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Failed presidencies and social protest in the context of Bolivian politics: Empirical evidence
Unformatted Document Text:  branch of government has the ‘better’ legitimacy, conflicts arise when either branch tries to impose its legitimacy while attempting to implement its agenda. A second major weakness of the democratic presidential system is the fixed term in office, normally written in the constitutional text. For Linz, this feature bestows rigidity onto the system. In contrast to parliamentarism, presidentialism does not allow for the flexible replacement of a regime in response to circumstances which would require this step. The system is divided into separate and discrete periods, which break up the political process, thus resting continuity. While it may seem that this provision gives the democratic process more stability and certainty, Linz argues that it induces rigidity instead, in the event of unexpected events which may require flexible and swift changes of presidencies. Even when the line of succession is invoked or in the case of ‘voluntary’ resignation, the result is not free of complications and the words ‘regime crisis’ are often used in this context. In Linz’s words, “The uncertainties of a period of regime transition and consolidation no doubt make the rigidities of a presidential constitution more problematic than a parliamentary system” (1994:9). In addition to the above mentioned observations to democratic presidential regimes, Linz states several characteristics supporting his argument. First, he argues that in presidential systems, voters do not generally know who incumbents are. In the majority of cases, presidential candidates do not have a well defined political career, as politicians in parliamentary systems do. Voters have little information on the candidate’s priorities, record, political orientation (other than what he himself tells them) and do not know who the President will select to be in his cabinet or in important public offices. More often than not, they have to place trust in personality and promises. Second, presidents who serve for only one term are not accountable. Voters cannot elect him again, if the job was well done, and they cannot hold him accountable in election day, if the job was poorly done. The argument is that in systems with separation of powers, it is difficult to make one party accountable. Third, Linz argues that presidential systems have ‘winner-take-all’ outcomes. The elected president, who generally wins with a relative majority, gains the control of the executive, while the other candidates (especially the opposition) lose a vote in government. This situation is especially precarious when we consider the presidential term. The opposition is virtually excluded from government for the duration of the mandate. Fourth, there is an inherent ambiguity in the fact that the President is, at the same time, head of state and head of government. A president is 5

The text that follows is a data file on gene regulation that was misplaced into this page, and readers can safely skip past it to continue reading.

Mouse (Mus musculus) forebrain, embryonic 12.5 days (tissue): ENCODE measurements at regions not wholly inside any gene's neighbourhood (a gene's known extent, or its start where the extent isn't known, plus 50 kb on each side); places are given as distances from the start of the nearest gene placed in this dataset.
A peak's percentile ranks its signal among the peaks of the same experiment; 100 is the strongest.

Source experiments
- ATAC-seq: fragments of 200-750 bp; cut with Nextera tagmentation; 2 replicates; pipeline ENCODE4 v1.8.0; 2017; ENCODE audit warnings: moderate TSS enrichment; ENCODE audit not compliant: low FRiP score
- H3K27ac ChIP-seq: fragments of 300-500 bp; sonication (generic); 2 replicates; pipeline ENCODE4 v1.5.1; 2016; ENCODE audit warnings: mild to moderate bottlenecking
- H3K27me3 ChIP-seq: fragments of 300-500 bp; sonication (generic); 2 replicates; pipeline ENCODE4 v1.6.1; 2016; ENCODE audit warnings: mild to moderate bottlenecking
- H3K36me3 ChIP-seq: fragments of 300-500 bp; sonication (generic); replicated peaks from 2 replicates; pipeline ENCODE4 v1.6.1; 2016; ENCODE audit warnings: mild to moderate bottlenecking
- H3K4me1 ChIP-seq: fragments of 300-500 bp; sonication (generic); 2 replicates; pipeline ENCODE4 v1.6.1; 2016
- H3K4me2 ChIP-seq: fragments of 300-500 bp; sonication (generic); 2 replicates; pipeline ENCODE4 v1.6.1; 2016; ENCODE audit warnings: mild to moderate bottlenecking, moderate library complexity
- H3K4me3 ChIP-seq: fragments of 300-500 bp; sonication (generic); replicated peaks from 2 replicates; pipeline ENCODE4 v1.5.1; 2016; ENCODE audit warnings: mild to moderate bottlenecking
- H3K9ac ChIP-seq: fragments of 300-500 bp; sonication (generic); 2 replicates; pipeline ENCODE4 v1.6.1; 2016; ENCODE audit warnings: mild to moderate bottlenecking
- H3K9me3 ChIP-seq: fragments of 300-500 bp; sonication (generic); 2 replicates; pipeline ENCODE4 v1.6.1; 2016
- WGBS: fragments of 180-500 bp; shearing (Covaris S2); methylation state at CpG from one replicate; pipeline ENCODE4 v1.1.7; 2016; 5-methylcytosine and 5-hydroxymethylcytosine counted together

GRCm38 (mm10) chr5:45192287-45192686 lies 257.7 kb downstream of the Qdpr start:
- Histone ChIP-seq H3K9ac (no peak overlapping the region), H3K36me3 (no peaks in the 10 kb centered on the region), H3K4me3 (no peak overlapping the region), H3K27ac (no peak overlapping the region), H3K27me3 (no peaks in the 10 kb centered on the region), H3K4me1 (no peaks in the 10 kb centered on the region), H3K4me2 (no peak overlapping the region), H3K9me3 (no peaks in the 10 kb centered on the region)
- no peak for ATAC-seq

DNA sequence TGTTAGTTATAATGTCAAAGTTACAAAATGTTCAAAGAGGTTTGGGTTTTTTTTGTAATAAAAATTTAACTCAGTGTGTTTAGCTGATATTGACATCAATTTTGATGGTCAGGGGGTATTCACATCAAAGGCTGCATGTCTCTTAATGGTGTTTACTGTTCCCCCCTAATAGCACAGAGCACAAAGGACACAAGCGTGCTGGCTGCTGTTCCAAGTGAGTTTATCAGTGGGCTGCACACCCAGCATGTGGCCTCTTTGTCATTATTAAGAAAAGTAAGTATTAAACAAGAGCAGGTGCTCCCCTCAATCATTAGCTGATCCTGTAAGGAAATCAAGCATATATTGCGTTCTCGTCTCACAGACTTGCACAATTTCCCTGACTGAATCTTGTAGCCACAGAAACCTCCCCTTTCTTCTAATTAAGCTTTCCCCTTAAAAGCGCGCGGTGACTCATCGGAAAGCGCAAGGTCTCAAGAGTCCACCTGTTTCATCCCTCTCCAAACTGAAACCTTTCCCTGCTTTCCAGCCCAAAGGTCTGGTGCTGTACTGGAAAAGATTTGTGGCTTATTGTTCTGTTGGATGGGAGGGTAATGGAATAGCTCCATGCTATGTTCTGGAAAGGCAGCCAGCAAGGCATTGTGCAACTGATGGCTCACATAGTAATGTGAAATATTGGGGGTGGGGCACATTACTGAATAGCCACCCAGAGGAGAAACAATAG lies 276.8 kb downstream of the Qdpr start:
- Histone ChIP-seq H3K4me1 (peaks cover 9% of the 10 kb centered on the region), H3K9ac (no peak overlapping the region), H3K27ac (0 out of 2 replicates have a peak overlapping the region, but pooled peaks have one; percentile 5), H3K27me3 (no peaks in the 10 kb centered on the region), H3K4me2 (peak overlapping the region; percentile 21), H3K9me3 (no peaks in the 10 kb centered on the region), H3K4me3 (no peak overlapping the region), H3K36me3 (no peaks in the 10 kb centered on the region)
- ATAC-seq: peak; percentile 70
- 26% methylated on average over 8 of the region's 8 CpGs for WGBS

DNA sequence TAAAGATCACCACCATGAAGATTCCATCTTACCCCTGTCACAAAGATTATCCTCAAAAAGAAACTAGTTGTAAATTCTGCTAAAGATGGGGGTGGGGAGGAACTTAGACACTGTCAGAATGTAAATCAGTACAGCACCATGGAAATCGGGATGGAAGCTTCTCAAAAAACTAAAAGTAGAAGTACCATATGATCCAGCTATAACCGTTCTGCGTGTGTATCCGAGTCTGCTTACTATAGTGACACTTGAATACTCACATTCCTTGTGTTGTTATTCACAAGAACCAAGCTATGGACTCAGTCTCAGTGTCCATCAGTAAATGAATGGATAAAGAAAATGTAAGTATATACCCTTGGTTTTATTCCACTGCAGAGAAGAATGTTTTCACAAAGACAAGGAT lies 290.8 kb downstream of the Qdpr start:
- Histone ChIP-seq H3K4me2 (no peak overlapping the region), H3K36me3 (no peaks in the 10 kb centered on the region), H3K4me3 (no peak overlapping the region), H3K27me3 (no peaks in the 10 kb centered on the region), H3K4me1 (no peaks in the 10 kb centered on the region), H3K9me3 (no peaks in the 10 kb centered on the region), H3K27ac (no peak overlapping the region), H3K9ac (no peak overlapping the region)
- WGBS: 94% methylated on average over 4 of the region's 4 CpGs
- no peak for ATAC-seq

Authors: Buitrago, Miguel.
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branch of government has the ‘better’ legitimacy, conflicts arise when either branch tries to
impose its legitimacy while attempting to implement its agenda.
A second major weakness of the democratic presidential system is the fixed term in office,
normally written in the constitutional text. For Linz, this feature bestows rigidity onto the
system. In contrast to parliamentarism, presidentialism does not allow for the flexible
replacement of a regime in response to circumstances which would require this step. The
system is divided into separate and discrete periods, which break up the political process, thus
resting continuity. While it may seem that this provision gives the democratic process more
stability and certainty, Linz argues that it induces rigidity instead, in the event of unexpected
events which may require flexible and swift changes of presidencies. Even when the line of
succession is invoked or in the case of ‘voluntary’ resignation, the result is not free of
complications and the words ‘regime crisis’ are often used in this context. In Linz’s words,
“The uncertainties of a period of regime transition and consolidation no doubt make the
rigidities of a presidential constitution more problematic than a parliamentary
system” (1994:9).
In addition to the above mentioned observations to democratic presidential regimes, Linz
states several characteristics supporting his argument. First, he argues that in presidential
systems, voters do not generally know who incumbents are. In the majority of cases,
presidential candidates do not have a well defined political career, as politicians in
parliamentary systems do. Voters have little information on the candidate’s priorities, record,
political orientation (other than what he himself tells them) and do not know who the
President will select to be in his cabinet or in important public offices. More often than not,
they have to place trust in personality and promises. Second, presidents who serve for only
one term are not accountable. Voters cannot elect him again, if the job was well done, and
they cannot hold him accountable in election day, if the job was poorly done. The argument is
that in systems with separation of powers, it is difficult to make one party accountable. Third,
Linz argues that presidential systems have ‘winner-take-all’ outcomes. The elected president,
who generally wins with a relative majority, gains the control of the executive, while the other
candidates (especially the opposition) lose a vote in government. This situation is especially
precarious when we consider the presidential term. The opposition is virtually excluded from
government for the duration of the mandate. Fourth, there is an inherent ambiguity in the fact
that the President is, at the same time, head of state and head of government. A president is
5


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